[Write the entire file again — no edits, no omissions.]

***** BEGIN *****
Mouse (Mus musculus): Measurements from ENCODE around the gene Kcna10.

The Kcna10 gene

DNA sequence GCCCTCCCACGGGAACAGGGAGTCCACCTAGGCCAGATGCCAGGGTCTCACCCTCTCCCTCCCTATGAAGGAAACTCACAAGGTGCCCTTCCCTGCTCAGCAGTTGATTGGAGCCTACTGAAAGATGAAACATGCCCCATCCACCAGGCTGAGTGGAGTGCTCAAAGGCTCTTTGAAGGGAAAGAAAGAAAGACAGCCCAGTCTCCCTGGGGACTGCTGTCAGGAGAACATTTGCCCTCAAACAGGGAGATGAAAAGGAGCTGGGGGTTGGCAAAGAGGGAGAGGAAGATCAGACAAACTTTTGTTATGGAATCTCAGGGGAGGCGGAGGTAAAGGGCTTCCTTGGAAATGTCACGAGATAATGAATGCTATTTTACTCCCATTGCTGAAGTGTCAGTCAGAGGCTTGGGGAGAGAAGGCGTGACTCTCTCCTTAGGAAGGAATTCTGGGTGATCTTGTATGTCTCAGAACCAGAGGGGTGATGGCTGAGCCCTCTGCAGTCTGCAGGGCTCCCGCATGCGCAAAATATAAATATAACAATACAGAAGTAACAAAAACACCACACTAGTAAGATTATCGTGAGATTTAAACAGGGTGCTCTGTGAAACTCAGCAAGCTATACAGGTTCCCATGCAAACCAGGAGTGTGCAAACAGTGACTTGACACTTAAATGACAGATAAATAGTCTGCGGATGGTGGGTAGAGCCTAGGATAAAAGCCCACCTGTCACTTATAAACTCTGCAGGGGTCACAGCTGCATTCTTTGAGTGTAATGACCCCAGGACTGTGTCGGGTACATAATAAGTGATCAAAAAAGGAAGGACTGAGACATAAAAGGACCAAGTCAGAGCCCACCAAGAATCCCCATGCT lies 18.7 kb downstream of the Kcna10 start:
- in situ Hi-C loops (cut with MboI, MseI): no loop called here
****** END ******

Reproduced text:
Mouse (Mus musculus): Measurements from ENCODE around the gene Kcna10.

The Kcna10 gene

DNA sequence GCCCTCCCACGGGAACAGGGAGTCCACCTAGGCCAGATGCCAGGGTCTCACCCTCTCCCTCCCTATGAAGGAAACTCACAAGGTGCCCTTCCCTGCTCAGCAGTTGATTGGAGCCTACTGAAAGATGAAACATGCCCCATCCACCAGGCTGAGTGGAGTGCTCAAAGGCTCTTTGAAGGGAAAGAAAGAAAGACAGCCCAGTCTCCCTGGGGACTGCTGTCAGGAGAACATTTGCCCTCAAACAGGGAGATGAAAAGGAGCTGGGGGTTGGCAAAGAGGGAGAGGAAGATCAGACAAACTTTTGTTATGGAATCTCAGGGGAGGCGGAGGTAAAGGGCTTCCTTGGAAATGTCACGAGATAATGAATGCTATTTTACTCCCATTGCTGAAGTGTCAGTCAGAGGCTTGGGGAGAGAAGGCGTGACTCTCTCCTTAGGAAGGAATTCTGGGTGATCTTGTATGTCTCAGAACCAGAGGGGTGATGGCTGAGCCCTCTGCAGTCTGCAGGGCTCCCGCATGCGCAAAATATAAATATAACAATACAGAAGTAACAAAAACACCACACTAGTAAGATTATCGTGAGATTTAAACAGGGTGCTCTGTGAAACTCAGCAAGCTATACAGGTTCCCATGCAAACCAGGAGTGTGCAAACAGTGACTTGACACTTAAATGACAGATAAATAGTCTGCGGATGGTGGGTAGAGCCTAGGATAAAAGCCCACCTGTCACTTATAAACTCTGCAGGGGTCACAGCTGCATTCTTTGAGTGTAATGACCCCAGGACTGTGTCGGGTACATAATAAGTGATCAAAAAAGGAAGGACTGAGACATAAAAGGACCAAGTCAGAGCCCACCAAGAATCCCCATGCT lies 18.7 kb downstream of the Kcna10 start:
- in situ Hi-C loops (cut with MboI, MseI): no loop called here